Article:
Due to a change of plan in our travel, we found ourselves in Shanghai, trying to get a Vietnam visa in China. Here’s more on how that works.
Up until 10 days ago we were supposed to be in Japan now. Sapporo to be exact. We would work our way south, spending three or four weeks in what we expect will be the most expensive countries that we travel to. Then we’ll head to South Korea before heading back into China for the second of our dual entry visit.
We were spending some of our time in Shanghai working out the schedule and itinerary for the next few weeks. Then we checked on both the temperatures and room availability in Japan. Oh boy. Not only was it hot. It’s currently 33 degrees in Tokyo!, but it was also very booked and expensive. Those weeks spent planning in Bulgaria failed to spot a month long festival in Sapporo. And – worse – the higher costs during July and August throughout most of Japan.
Cue screech to a halt and take another look at what we want to do. After sweating and sweltering our way around Beijing in 95,96 and 7 degree heat, and doing the same in hotter Xi’an it wasn’t a pleasant thought that we’d be doing more of the same through Japan, but paying a lot more for it.
In comes Google. “Best place for rainy season in SE Asia”. So we headed off to the Vietnamese consulate in Shanghai.
Vietnam Visa in China – Shanghai
Our first attempt at a visa was a disaster.
Directions to the Vietnamese Consulate
Getting to the consulate is easy. From the subway system take the Line 6 and get out at the Yuanshen Stadium. Exit and head down Yuanshen Road (in the opposite direction from the stadium, towards Pudong Avenue. The HFC Financial building is situated around 1.3kms down, where the Yuanshen Road joins Pudong Avenue. The Vietnamese consulate is on the third floor.
Forms to Complete – Vietnam Visa in China
Grab a copy of the photocopied visa application form, fill it in, attach a single 4cm x 6 cm photo, pay your fee and come back when they say it will be ready. We had photos, but they were the American size (2 inches squared) – (easy to obtain from any subway station in Shanghai where you can choose the size, but 4cm x 6cm wasn’t an option, we figure we could cut them down if needed).
You Need an Accommodation Adress in Vietnam – and the name of the owner
We hadn’t booked any accommodation, but had a flight booked – which we could cancel without penalty or change if needed, so when the form asked for the address in Vietnam we pulled something out of the Lonely Planet, completed the date requirements and put in all the details of our passports etc and went to the counter.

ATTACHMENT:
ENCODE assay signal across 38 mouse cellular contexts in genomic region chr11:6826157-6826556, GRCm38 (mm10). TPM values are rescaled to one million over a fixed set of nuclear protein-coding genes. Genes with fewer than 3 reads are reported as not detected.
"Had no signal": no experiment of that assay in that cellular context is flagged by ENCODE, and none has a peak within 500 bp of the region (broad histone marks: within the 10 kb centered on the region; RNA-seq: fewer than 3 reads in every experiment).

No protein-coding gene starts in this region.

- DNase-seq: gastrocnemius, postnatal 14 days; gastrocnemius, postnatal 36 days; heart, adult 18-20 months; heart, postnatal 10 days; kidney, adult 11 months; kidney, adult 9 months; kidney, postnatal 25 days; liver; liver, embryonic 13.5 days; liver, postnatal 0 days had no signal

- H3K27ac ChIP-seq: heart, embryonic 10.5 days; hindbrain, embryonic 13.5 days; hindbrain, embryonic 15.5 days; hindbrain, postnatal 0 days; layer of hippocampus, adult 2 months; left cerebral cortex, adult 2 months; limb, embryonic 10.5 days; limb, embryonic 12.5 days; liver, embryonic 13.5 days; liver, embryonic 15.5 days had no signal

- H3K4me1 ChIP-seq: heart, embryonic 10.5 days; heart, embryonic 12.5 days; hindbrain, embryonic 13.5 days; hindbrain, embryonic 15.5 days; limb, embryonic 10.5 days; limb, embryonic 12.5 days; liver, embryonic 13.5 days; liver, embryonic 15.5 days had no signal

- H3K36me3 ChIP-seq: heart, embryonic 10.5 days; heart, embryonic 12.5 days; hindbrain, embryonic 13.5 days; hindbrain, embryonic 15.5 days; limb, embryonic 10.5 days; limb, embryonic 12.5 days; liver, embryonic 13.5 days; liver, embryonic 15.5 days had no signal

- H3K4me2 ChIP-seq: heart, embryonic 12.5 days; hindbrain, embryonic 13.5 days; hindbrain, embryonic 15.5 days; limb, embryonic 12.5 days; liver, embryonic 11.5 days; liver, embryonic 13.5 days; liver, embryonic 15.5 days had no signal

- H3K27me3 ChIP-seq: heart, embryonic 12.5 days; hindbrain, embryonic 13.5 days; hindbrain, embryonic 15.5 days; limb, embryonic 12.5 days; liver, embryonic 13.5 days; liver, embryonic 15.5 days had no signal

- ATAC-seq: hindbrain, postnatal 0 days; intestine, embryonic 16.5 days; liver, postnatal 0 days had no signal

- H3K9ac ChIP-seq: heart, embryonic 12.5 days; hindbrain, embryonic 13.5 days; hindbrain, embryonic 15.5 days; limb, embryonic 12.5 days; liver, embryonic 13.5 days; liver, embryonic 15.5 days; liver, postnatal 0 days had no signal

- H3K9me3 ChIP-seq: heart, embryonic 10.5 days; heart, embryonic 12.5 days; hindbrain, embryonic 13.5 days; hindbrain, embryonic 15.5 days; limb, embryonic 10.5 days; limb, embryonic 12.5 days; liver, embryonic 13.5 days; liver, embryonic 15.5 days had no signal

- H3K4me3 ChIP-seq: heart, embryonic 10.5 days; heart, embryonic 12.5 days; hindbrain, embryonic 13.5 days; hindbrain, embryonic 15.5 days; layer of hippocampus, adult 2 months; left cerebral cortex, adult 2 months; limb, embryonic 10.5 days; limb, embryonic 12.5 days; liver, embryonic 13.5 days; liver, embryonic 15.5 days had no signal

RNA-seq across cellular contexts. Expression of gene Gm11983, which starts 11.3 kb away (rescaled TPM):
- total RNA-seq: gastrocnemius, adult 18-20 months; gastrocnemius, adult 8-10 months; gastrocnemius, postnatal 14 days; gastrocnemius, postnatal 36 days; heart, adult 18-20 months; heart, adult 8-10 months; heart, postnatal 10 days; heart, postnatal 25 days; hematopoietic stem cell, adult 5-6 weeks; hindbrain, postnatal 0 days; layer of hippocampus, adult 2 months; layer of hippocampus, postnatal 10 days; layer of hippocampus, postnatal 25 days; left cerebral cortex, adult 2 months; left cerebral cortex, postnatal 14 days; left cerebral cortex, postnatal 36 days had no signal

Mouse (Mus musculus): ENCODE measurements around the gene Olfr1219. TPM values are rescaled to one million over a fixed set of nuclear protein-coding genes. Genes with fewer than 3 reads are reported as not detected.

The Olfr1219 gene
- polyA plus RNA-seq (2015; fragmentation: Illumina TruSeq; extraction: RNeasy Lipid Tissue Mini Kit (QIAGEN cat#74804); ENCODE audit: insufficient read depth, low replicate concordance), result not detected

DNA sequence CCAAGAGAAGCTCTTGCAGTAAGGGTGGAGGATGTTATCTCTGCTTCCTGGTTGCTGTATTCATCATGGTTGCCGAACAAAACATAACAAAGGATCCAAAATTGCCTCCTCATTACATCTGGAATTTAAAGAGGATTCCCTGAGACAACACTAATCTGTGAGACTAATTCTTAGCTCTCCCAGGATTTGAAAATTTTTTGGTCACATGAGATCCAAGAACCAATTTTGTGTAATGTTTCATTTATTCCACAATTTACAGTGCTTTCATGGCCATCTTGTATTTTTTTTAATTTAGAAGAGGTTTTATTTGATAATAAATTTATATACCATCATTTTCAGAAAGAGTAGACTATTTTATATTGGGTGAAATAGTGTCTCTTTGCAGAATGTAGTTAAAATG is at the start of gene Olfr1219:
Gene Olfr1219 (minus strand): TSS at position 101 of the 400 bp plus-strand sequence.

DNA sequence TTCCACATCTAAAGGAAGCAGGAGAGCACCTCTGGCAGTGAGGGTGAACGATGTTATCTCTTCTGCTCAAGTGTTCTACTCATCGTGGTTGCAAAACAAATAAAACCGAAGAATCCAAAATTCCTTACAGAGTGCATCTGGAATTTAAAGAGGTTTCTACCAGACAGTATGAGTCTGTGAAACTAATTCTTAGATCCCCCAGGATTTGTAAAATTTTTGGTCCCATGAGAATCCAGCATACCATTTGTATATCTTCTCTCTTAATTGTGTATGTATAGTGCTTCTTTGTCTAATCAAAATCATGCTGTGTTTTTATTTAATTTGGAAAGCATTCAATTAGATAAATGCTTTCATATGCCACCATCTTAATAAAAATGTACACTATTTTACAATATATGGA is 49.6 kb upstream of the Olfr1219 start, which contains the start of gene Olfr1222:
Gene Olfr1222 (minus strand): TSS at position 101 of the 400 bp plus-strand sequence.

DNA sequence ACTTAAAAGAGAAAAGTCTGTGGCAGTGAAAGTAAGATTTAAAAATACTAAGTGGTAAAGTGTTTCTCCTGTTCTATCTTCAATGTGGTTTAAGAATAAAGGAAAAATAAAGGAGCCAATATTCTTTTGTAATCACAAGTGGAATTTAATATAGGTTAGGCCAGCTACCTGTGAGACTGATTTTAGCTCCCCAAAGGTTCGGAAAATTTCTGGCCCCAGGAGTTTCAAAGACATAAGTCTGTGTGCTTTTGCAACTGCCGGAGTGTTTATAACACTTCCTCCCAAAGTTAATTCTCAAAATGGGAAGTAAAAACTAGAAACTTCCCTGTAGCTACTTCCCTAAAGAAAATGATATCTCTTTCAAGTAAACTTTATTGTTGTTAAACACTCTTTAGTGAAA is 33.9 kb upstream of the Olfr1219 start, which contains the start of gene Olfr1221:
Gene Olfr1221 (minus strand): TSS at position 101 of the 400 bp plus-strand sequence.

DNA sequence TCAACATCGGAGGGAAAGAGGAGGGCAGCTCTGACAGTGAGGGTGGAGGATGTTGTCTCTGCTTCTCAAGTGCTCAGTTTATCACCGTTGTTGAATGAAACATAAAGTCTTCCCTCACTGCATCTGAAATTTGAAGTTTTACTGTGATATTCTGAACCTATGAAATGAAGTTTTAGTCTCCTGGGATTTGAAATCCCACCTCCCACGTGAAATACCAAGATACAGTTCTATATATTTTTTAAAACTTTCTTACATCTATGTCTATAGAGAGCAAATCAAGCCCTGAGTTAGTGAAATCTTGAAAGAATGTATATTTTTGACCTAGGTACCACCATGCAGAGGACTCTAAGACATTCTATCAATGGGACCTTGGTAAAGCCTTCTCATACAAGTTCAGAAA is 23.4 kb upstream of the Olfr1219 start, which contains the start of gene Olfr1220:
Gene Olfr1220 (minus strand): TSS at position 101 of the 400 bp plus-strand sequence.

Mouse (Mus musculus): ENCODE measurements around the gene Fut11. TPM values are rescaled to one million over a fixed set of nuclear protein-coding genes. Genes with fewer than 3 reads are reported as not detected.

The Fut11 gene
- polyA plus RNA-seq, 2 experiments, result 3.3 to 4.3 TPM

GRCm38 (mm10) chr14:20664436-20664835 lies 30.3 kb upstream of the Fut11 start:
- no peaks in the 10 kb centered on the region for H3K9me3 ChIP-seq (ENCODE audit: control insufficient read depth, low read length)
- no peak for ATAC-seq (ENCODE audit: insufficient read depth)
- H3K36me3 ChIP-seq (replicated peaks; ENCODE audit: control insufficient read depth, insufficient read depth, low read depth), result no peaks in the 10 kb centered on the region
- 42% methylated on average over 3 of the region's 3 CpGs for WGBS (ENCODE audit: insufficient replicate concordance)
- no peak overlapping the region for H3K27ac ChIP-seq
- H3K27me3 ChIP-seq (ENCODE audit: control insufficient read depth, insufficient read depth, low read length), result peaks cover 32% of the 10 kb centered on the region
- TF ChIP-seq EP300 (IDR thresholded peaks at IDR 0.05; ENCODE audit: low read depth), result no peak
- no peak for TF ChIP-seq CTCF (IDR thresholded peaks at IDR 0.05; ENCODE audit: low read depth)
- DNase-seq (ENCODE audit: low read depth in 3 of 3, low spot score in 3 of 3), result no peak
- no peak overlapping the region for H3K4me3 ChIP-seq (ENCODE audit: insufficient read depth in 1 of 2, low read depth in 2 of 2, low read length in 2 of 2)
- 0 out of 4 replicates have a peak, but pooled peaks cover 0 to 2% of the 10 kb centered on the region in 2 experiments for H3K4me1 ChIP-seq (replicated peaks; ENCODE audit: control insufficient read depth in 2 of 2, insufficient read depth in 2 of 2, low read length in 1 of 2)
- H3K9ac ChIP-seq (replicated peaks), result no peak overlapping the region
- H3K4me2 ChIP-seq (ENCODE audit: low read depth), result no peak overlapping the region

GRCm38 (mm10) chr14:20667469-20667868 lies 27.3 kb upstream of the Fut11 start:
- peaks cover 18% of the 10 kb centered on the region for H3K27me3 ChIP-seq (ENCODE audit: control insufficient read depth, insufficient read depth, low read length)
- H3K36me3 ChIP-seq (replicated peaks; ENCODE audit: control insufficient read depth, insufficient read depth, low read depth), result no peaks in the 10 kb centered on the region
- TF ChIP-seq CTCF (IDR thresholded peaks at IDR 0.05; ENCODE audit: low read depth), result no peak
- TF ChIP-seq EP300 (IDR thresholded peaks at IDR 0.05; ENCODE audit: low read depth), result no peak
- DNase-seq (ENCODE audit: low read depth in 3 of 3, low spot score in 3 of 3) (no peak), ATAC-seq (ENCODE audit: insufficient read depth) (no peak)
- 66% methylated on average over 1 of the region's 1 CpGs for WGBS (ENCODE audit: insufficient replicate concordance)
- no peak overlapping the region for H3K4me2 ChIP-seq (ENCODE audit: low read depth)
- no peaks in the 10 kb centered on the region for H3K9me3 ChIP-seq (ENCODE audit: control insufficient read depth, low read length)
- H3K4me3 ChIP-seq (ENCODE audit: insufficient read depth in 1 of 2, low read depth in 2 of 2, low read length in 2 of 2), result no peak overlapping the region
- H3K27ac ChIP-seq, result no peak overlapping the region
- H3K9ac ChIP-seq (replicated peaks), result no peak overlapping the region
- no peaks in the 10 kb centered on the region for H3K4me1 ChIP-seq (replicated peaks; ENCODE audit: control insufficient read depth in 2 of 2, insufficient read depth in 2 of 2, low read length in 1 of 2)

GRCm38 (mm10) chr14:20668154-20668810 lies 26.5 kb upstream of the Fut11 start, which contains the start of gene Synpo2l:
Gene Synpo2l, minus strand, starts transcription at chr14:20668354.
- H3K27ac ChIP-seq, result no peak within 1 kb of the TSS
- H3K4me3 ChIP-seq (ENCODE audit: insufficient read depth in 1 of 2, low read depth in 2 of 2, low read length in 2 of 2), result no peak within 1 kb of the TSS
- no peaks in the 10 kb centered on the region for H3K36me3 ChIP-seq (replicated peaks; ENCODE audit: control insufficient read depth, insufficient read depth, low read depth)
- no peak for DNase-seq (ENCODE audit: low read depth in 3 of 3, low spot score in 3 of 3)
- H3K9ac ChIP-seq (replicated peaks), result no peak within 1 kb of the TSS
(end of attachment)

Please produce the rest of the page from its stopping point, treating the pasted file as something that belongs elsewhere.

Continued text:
Vietnamese Consulate Open times – Shanghai
The application counter is open from 9-1130 and then from 2pm until I think 430pm. We handed our first attempt in at 1125. Nope they said, who is your host ? We’d left that part of the form blank. We don’t have a host. So how did you book the hotel they asked. Dumbly we replied, well we booked it on the Internet. You need the host name they said.
Wifi Near the Vietnamese Consulate – Shanghai
We spent the next two hours at Starbucks (come out of the consulate building, turn left and walk along Pudong Avenue until you get to 720 Pudong. Starbucks here has free wifi – if you had a cellphone that you can get an access code to – or there’s another provider that just lets you on. There are clean pleasant toilets on the 7th floor.
Don’t Leave Blank Areas on the Form!
It appears that the Vietnamese consulate just don’t like blank fields on your form. So we duly booked some accommodation (on the Internet) for real this time and found the names of the owners of the hostel that we’d be staying at in Ho Chi Minh City and put that in.
Bingo. Fill in all the details (either host individual or organization). I have no idea whether they check it or not, but we had the booking so we were kinda of legitimate.
Cost of a Vietnam Visa in China
An express service visa for Vietnam from the Shanghai consulate cost us 640 CNY – which seemed to be more than other travelers reportedly had paid and I do think we paid “over the odds”, but TBH, who the heck knows what the right price is.
There were quite a lot of sites advertising “visa on arrival”, but the Vietnamese Embassy in the UK stated that they had nothing to do with them and couldn’t guarantee that it would work, so we paid our money and ate dumplings in Shanghai for the next two days. (that’s not a bad way to spend your time in Shanghai).
How Long Does it Take to Get a Vietnam Visa in China?
A day and a half later we had our visas. and that’s why I’m typing this now, on day 6 in a beach resort in Vietnam, sitting by one of the two pools, free WIFI everywhere, in a budget hotel that is costing us US $15 a night – that’s the same price as just the WIFI in the room was at the Shanghai Sheraton Four Points Hotel, so I’m not complaining. Actually, I wasn’t complaining about the Four Points, which was a great hotel and incredibly accommodating to us, (and FREE) as we blew up some of the SPG awards points we had to spend some times in luxury as we exited China.
We got our visa by going to the embassy direct – it’s not the same process in each country – if you’re using an agency, or even going direct, you’ll want to check and confirm costs – don’t fall victim to scams – check out this great post from Ryazan on a Vietnam Visa scam.
Meanwhile, we have another three weeks of cheap eats, cheap sleeps and a heck of a lot of westerners who all seem impossibly young, tanned and blonde. Lets say we’re doing our bit to up the average age at a lot of places.
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